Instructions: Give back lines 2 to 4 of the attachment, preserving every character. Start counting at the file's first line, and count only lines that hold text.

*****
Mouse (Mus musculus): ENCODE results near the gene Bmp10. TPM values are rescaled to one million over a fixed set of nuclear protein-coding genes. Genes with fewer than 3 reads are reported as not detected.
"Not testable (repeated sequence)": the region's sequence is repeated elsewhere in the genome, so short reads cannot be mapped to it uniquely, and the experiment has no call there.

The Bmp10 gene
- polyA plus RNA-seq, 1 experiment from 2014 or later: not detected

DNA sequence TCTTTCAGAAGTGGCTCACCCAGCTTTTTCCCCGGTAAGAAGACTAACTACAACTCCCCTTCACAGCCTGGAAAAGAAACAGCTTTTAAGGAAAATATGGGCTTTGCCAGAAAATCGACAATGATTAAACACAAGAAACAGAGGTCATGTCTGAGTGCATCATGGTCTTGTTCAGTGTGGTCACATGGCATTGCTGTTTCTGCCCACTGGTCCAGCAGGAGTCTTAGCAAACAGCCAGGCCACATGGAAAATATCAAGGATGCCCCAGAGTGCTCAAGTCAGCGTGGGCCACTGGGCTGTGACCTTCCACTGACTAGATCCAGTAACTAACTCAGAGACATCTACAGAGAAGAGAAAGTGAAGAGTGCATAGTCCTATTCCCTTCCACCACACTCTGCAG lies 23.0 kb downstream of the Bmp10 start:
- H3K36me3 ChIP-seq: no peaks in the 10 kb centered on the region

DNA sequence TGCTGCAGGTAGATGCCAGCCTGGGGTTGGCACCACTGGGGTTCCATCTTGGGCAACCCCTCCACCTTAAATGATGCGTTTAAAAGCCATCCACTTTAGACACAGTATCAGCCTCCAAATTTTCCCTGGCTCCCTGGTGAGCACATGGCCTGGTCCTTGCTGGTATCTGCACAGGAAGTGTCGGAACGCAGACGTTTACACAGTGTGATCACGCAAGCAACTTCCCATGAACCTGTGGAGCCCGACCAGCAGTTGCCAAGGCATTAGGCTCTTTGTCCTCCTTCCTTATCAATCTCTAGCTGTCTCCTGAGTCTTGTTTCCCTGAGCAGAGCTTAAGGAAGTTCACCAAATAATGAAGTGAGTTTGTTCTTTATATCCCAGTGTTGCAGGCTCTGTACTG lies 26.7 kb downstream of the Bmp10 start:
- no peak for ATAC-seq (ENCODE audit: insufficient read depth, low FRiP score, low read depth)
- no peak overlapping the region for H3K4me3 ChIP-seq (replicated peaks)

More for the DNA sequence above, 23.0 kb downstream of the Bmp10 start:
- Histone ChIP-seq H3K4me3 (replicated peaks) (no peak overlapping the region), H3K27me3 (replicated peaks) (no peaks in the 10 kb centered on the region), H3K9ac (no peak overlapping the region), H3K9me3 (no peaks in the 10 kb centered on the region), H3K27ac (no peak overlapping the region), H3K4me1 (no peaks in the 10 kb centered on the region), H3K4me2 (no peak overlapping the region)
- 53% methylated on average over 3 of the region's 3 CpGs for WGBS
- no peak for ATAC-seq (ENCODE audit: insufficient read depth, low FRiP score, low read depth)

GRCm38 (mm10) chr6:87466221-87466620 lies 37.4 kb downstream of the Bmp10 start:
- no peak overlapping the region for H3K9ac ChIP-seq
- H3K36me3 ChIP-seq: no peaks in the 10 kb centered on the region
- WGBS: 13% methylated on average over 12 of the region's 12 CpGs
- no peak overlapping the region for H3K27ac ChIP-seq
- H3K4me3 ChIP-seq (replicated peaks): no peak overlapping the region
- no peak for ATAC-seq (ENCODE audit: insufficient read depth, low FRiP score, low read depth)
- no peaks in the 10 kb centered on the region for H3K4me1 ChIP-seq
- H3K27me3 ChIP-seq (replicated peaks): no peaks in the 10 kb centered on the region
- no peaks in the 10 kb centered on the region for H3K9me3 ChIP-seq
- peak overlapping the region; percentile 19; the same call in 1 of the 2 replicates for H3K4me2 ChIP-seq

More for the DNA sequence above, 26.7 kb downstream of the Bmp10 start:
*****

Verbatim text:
"Not testable (repeated sequence)": the region's sequence is repeated elsewhere in the genome, so short reads cannot be mapped to it uniquely, and the experiment has no call there.

The Bmp10 gene
- polyA plus RNA-seq, 1 experiment from 2014 or later: not detected